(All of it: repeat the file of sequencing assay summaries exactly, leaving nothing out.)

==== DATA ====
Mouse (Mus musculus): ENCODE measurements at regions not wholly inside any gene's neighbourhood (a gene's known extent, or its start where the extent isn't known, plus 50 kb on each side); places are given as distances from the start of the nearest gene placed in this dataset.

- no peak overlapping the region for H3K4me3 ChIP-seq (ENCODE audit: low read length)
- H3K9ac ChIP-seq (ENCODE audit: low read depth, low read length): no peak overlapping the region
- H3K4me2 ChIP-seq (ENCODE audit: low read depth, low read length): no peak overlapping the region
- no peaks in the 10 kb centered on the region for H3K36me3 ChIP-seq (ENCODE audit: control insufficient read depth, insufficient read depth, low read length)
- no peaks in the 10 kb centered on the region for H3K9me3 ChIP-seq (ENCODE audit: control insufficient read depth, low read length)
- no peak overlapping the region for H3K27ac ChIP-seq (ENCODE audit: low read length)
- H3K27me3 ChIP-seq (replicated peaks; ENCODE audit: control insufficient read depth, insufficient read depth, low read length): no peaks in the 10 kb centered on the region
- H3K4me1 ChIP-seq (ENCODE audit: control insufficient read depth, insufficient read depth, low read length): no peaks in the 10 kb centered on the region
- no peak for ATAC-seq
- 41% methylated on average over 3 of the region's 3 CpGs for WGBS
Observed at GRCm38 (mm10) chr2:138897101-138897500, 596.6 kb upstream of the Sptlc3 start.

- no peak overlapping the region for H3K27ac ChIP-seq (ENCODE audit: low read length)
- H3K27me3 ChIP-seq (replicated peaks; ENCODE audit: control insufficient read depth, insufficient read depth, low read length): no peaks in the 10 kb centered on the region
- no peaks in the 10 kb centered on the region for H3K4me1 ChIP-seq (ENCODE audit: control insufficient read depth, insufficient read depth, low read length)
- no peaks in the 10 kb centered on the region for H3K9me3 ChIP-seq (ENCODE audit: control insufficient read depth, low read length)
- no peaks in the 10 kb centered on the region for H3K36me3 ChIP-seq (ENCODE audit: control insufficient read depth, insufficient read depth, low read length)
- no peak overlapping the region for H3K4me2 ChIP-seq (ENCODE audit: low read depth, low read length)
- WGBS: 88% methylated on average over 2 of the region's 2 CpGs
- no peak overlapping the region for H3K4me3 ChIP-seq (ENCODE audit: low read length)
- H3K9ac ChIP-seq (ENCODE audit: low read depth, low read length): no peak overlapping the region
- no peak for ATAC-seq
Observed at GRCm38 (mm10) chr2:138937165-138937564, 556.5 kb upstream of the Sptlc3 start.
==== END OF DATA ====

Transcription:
Mouse (Mus musculus): ENCODE measurements at regions not wholly inside any gene's neighbourhood (a gene's known extent, or its start where the extent isn't known, plus 50 kb on each side); places are given as distances from the start of the nearest gene placed in this dataset.

- no peak overlapping the region for H3K4me3 ChIP-seq (ENCODE audit: low read length)
- H3K9ac ChIP-seq (ENCODE audit: low read depth, low read length): no peak overlapping the region
- H3K4me2 ChIP-seq (ENCODE audit: low read depth, low read length): no peak overlapping the region
- no peaks in the 10 kb centered on the region for H3K36me3 ChIP-seq (ENCODE audit: control insufficient read depth, insufficient read depth, low read length)
- no peaks in the 10 kb centered on the region for H3K9me3 ChIP-seq (ENCODE audit: control insufficient read depth, low read length)
- no peak overlapping the region for H3K27ac ChIP-seq (ENCODE audit: low read length)
- H3K27me3 ChIP-seq (replicated peaks; ENCODE audit: control insufficient read depth, insufficient read depth, low read length): no peaks in the 10 kb centered on the region
- H3K4me1 ChIP-seq (ENCODE audit: control insufficient read depth, insufficient read depth, low read length): no peaks in the 10 kb centered on the region
- no peak for ATAC-seq
- 41% methylated on average over 3 of the region's 3 CpGs for WGBS
Observed at GRCm38 (mm10) chr2:138897101-138897500, 596.6 kb upstream of the Sptlc3 start.

- no peak overlapping the region for H3K27ac ChIP-seq (ENCODE audit: low read length)
- H3K27me3 ChIP-seq (replicated peaks; ENCODE audit: control insufficient read depth, insufficient read depth, low read length): no peaks in the 10 kb centered on the region
- no peaks in the 10 kb centered on the region for H3K4me1 ChIP-seq (ENCODE audit: control insufficient read depth, insufficient read depth, low read length)
- no peaks in the 10 kb centered on the region for H3K9me3 ChIP-seq (ENCODE audit: control insufficient read depth, low read length)
- no peaks in the 10 kb centered on the region for H3K36me3 ChIP-seq (ENCODE audit: control insufficient read depth, insufficient read depth, low read length)
- no peak overlapping the region for H3K4me2 ChIP-seq (ENCODE audit: low read depth, low read length)
- WGBS: 88% methylated on average over 2 of the region's 2 CpGs
- no peak overlapping the region for H3K4me3 ChIP-seq (ENCODE audit: low read length)
- H3K9ac ChIP-seq (ENCODE audit: low read depth, low read length): no peak overlapping the region
- no peak for ATAC-seq
Observed at GRCm38 (mm10) chr2:138937165-138937564, 556.5 kb upstream of the Sptlc3 start.